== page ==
Conformity exerts a strain even upon born conformists like George F. Babbitt, whose midlife crisis goads him to a shallow, predictable, half-hearted and amusingly innocent rebellion against the manners, mores and ideas of early twentieth-century bourgeois American life. Prosaically enough, Lewis introduces a dull sense of a loss of sexual and romantic possibility from the second page as Babbitt, close to waking in the morning, dreams his oft-returning dream of “the fairy child… so slim, so white, so eager!” When his wife and younger daughter make a trip east in the summer to visit relatives, he engages in mild and clumsy flirtations with the wives of friends that go nowhere, though he comes close to having an affair with Tanis Judique, a widow and client of his realty firm.

Babbitt is as unimaginative and timid in rebellion as he is intellectually. He is too much a creature of his society to rebel against it. The most he can manage is mild protest, but even this is noted by friends and acquaintances. They, exquisitely sensitive to the slightest deviancy from Right Thinking, begin to suspect his reliability as a Solid Citizen and a One Hundred Percent American when, inspired by his youthful friend the socialist politician Seneca Doane, he imagines himself a blossoming liberal and defends the striking workers at the telephone office in Zenith. “They got just as much right to march as anybody else! They own the streets as much as Clarence Drum or the American Legion does!… Of course, they’re a bad element, but — Oh, rats!”

Babbitt’s rebellion is personal, not political, lacking an ideological, an existential or even an intellectual basis. Looking over his teenage daughter’s books he finds Vachel Lindsay’s poetry “quite irregular” and Mencken’s essays “highly improper, making fun of the church and all the decencies.”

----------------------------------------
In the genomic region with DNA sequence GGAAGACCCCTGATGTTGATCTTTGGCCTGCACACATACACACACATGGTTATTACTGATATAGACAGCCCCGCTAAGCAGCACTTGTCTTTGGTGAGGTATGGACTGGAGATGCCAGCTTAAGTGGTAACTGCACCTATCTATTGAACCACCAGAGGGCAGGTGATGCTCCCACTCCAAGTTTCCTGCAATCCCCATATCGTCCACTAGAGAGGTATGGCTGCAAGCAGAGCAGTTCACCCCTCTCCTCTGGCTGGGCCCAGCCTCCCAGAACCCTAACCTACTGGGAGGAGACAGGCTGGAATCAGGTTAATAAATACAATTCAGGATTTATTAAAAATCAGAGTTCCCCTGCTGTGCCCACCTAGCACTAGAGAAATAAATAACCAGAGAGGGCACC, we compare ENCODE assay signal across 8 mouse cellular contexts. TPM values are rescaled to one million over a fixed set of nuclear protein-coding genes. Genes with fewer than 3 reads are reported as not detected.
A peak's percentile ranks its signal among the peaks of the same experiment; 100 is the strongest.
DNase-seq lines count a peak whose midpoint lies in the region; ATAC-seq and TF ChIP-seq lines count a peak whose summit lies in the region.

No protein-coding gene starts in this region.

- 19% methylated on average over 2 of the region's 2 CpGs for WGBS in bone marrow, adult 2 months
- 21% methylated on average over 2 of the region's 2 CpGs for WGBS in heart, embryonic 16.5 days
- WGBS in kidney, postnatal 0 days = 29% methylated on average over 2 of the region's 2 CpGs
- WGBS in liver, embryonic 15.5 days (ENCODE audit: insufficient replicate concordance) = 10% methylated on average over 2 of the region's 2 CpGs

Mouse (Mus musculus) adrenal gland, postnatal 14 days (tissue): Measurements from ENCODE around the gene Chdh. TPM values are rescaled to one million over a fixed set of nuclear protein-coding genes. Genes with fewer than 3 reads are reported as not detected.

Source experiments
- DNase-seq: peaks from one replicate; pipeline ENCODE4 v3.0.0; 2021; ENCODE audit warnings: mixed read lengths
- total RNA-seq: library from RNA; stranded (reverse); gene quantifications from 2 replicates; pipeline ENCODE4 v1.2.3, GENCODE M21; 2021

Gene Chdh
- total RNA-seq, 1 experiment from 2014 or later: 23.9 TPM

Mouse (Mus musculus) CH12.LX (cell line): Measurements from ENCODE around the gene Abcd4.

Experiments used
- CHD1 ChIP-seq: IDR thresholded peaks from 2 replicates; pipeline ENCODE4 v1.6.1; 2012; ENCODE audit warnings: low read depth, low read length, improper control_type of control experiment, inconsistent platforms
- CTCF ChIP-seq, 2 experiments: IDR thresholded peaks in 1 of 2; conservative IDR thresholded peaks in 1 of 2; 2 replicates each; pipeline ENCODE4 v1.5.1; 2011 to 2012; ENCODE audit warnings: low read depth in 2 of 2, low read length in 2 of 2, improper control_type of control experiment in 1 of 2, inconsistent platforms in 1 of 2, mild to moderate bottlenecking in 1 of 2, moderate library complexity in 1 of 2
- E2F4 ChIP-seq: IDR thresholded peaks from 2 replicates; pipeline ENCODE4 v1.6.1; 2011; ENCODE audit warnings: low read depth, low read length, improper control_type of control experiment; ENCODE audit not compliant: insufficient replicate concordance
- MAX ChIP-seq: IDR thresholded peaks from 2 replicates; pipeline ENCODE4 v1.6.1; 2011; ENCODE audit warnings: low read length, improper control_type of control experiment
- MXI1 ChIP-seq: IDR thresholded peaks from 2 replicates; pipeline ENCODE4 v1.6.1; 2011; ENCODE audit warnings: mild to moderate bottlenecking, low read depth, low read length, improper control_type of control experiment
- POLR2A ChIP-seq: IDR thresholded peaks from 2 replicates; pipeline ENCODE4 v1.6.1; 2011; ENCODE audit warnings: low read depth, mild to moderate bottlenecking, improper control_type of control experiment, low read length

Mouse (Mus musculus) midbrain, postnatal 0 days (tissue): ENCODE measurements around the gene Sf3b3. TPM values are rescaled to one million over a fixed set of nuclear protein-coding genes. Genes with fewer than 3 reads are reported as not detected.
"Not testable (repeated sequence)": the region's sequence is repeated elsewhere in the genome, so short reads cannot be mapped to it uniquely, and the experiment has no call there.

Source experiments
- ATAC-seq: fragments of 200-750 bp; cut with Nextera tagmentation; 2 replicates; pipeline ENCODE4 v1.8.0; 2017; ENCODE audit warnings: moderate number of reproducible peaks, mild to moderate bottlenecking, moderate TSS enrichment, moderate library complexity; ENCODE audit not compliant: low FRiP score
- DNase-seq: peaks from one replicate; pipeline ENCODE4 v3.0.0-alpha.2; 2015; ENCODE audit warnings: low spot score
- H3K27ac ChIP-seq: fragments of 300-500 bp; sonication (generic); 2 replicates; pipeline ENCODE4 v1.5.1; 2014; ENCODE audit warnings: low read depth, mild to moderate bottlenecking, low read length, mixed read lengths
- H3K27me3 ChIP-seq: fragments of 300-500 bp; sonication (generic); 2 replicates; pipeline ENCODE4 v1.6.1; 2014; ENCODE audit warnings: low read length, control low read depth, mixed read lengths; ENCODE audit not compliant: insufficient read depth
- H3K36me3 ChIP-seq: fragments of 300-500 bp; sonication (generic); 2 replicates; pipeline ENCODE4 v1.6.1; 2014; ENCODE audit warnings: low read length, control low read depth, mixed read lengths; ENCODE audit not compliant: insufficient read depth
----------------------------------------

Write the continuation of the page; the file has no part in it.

Babbitt unchained — Babbitt liberated — belongs to a type of businessman that held no interest, forty years later, for Tom Wolfe or William Hamilton, the cartoonist-about-town, whose subjects were the radical chic financiers of go-go Wall Street in the Sixties, Seventies and Eighties. American civilization had not got so far as that before, not even in the Roaring Twenties.

Sinclair Lewis, like his literary mentor and supporter H.L.Mencken, was a product of the stolid American bourgeoisie; his father was a medical doctor in Sauk Centre, Minnesota. Despite Lewis’s savage depiction of his class, he never left it, though he tried to — unlike Mencken, a rebel only on the printed page, who otherwise lived a thoroughly conventional life. Lewis was frequently no better than an obnoxious drunk, assuming the role of the ignorant Midwestern hick it amused him to play in public, a parody of what he supposed sophisticated Easterners expected a small-town Minnesotan to be despite what his biographer Mark Schorer described as his life-long “notions of starched elegance.” What is notably missing from Babbitt, as from all Lewis’s novels, is a sense of mental, emotional, social and existential tension — a feeling of living at the edge of everything — that amounts to a kind of self-willed hysteria and is the dominating mood in America today. It is missing because it was absent from the 1920s, and even from the 1960s.

For a full century, George Follansbee Babbitt has been the stereotypical symbol of American provincialism, cultural ignorance and banality, anti-intellectualism and distrust of the imagination, and middle-class conformity for American intellectuals and, indeed, for sophisticates the world over. A revisionist reading of Babbitt in 2022 suggests that there are worse things in this world than social conformity, intellectual skepticism and a cynical view of intellectuals, and of bourgeois society as a whole. As the 1920s were the decade of “normalcy,” so the 2020s are becoming the decade of rapidly spreading anarchy. Between 1920 and 1929 many unpleasant and lasting institutions were introduced into American society and American life, but many of them were hardly the worst. Many worse ones — by far — have been introduced since then. Babbitt would be horrified but perhaps unsurprised.

This article was originally published in The Spectator’s June 2022 World edition.